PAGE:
To preach from grace, our preaching must exalt Jesus. The first appearing Paul mentions is the appearing of grace that brings salvation for all people (2:11). Paul speaks of the tangible manifestation of God’s grace in the person and work of Jesus Christ. His incarnation, life, death, resurrection, and ascension explain the substance of that grace. Grace drives the Christian life, gospel-less guilt drowns it. It is God’s grace that trains us to reject the flesh and pursue Spirit-filled living, not finger-wagging at bad behavior. To preach from grace means that our preaching is necessarily grounded in and centered on Jesus. We stand each week preaching from the historic appearing of grace in Jesus Christ and finished work.

To preach from grace, we should connect ethical exhortation to God’s grace revealed in Christ. We know Paul’s letters to churches often have two main divisions: theology first, then application. In Preaching the Whole Bible as Christian Scripture, Goldsworthy states, “Sunday sermons on epistles are often divided up into several week series. The result is that the ‘application’ bit of the epistles can be weeks removed from the ‘gospel exposition’ of the first chapters and be presented as ‘naked law’” (xiv). This neat division is not present in Titus, but the temptation to preach behavior apart from belief still exists as we exposit individual preaching texts. We must remember that the grace of God undergirds every command of God. Even the list of qualifications for elders describes men who have been transformed by God’s grace revealed in Jesus’s first appearing and are living in light of Jesus’s second appearing. Christ-exalting preaching tethers us to a grace-driven ministry of the Word.

To preach toward glory, we must demonstrate that the gospel demands life change. The second appearing that Paul mentions is the appearing of the glory of Jesus Christ (2:14). Why is Paul intent on silencing the gospel’s detractors, rebuking those who are straying from his gospel, and correcting unchristian conduct? Because Christ’s Parousia supplies him with a sense of urgency. The Second Coming fuels evangelism, but it also fuels edification.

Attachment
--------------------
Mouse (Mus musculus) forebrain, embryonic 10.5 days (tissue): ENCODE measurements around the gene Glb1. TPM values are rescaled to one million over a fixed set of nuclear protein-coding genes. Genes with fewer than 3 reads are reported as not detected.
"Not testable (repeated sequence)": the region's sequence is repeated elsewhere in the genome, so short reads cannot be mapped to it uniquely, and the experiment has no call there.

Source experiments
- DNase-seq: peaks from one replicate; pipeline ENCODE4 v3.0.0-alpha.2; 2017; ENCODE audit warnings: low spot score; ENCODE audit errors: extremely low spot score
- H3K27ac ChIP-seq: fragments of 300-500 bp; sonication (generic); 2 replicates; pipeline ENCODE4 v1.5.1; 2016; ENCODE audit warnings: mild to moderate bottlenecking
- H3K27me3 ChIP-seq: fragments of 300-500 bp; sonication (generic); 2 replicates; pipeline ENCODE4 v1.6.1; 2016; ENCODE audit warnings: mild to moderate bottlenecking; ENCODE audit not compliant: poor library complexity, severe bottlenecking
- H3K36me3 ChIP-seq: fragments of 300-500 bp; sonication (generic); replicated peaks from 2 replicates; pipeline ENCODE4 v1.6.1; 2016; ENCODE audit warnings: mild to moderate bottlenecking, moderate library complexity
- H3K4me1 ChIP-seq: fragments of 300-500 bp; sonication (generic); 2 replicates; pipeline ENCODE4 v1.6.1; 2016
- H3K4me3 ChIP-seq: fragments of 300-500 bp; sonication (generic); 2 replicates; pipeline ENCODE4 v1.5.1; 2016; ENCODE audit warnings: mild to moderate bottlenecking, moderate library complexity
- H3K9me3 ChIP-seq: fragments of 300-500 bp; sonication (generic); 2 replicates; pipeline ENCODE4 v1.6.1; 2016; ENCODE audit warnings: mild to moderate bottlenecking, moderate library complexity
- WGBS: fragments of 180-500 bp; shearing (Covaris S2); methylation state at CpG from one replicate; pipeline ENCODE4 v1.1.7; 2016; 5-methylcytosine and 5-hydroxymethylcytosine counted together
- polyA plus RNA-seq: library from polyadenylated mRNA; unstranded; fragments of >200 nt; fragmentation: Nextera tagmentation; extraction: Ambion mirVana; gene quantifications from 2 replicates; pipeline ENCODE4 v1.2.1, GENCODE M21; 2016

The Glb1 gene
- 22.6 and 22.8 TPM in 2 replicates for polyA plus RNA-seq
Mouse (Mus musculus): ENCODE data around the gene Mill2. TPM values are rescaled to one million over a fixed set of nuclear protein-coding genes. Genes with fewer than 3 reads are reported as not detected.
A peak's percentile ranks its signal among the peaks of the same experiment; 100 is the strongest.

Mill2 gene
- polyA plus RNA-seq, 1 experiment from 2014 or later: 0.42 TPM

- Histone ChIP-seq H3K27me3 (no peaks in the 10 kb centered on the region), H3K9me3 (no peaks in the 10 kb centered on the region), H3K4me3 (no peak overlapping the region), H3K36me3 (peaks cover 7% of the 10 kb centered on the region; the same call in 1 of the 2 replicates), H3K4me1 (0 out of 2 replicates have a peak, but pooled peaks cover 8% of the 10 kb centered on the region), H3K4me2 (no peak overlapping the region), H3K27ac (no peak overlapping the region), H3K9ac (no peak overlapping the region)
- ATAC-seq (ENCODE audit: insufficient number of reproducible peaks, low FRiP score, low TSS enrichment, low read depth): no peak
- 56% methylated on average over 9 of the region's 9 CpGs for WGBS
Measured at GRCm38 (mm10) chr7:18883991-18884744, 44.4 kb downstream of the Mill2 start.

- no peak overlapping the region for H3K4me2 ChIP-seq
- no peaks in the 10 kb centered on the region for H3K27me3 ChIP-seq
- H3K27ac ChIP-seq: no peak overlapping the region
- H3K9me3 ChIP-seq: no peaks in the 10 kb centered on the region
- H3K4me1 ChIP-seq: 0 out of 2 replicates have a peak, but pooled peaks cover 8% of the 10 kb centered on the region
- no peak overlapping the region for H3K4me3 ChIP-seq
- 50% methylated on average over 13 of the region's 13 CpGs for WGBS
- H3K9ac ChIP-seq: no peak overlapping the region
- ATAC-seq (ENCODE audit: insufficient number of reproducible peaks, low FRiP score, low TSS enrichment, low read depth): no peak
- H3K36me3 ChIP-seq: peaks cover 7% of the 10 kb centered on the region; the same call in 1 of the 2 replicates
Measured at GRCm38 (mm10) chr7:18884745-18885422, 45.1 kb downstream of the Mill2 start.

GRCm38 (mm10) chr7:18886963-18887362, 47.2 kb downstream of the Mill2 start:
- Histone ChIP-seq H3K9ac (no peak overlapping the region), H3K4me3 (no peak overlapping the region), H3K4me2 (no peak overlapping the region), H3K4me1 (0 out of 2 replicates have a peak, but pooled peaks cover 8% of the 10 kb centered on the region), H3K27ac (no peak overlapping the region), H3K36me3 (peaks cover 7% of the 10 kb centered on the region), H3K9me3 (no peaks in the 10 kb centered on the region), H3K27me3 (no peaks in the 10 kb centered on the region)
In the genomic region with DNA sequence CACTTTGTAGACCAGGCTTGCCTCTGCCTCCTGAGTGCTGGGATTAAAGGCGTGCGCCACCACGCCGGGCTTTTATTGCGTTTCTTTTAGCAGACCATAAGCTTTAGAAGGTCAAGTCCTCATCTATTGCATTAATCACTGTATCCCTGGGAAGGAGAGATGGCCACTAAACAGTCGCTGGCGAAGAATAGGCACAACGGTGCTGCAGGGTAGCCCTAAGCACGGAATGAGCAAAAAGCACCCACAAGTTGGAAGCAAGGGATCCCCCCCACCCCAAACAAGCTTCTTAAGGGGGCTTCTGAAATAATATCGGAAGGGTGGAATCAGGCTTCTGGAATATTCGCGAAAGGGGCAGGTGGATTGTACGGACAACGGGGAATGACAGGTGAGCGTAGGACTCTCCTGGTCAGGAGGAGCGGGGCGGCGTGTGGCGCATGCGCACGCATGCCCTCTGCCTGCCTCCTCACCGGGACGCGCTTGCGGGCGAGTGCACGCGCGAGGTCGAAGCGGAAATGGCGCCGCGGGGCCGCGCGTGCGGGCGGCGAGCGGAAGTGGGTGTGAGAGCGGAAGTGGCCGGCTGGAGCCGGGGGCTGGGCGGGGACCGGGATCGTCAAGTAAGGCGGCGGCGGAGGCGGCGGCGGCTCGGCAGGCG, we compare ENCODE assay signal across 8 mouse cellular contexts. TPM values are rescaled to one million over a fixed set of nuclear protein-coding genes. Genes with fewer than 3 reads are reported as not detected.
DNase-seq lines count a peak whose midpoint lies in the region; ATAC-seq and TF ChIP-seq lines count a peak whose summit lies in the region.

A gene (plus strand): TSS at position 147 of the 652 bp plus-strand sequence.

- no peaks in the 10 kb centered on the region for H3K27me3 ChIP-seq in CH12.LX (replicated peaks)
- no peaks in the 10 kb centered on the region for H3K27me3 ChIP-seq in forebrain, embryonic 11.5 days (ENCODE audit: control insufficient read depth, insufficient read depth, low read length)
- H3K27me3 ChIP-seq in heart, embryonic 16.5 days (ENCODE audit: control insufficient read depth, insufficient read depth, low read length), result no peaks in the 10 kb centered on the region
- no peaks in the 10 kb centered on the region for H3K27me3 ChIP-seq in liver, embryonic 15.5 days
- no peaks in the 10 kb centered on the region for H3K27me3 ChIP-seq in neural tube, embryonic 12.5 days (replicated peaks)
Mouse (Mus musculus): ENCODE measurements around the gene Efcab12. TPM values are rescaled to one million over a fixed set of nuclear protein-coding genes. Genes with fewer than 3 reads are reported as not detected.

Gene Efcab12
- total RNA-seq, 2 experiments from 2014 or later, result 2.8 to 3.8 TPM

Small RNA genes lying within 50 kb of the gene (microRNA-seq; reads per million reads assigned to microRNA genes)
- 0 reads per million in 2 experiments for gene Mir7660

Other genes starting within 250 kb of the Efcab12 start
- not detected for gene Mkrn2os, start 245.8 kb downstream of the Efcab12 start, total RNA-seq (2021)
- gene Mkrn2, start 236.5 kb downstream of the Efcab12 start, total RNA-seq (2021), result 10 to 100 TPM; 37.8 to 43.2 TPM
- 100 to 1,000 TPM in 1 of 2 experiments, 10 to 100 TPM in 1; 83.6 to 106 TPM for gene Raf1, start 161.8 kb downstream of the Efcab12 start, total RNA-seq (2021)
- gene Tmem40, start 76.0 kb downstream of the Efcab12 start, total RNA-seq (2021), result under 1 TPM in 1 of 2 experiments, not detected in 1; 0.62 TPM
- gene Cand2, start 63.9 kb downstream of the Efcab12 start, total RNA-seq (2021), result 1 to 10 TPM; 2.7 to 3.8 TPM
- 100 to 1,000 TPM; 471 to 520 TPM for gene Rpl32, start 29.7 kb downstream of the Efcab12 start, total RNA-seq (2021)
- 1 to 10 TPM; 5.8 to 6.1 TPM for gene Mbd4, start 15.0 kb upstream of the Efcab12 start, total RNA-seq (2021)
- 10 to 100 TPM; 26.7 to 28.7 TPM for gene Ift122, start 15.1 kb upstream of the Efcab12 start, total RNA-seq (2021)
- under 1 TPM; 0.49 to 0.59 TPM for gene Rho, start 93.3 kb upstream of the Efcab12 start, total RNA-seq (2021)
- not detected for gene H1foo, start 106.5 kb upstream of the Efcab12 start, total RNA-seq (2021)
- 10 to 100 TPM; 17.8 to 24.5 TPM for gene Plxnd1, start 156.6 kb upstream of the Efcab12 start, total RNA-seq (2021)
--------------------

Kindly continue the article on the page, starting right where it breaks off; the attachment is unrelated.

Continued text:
Do not be afraid of drawing strong rebuke or specific ethical application from the text for fear of no longer being a “grace guy.” Rebuking and exhorting are more gracious than allowing people to remain in sin and false belief. The goal of Paul’s rebuke is that “they may be sound in the faith” (1:13). Rebuke should be restorative and redemptive. Remember, the gospel is the ground and means of rebuke.

To preach toward glory, we must preach sound doctrine. Because of our desire to promote life change, a temptation exists to emphasize what is practical. To be sure, if we do not demonstrate the significance of the text for the real, everyday life of believers, we have not yet preached. However, in the face of godless living, Paul charged Titus to teach what accords with sound doctrine. Theology! The supposed chasm between theology and practical matters is not as wide as it may seem; in fact, they are inextricably connected. Doctrine affects deeds. What God has brought together, let not the preacher separate!

Jesse Welliver serves as pastoral research assistant at Eagle’s Landing First Baptist Church in McDonough, GA. He earned his Master of Divinity from Southeastern Baptist Theological Seminary, where he is pursuing a PhD in Preaching. He is married to Rachel, and they have two daughters.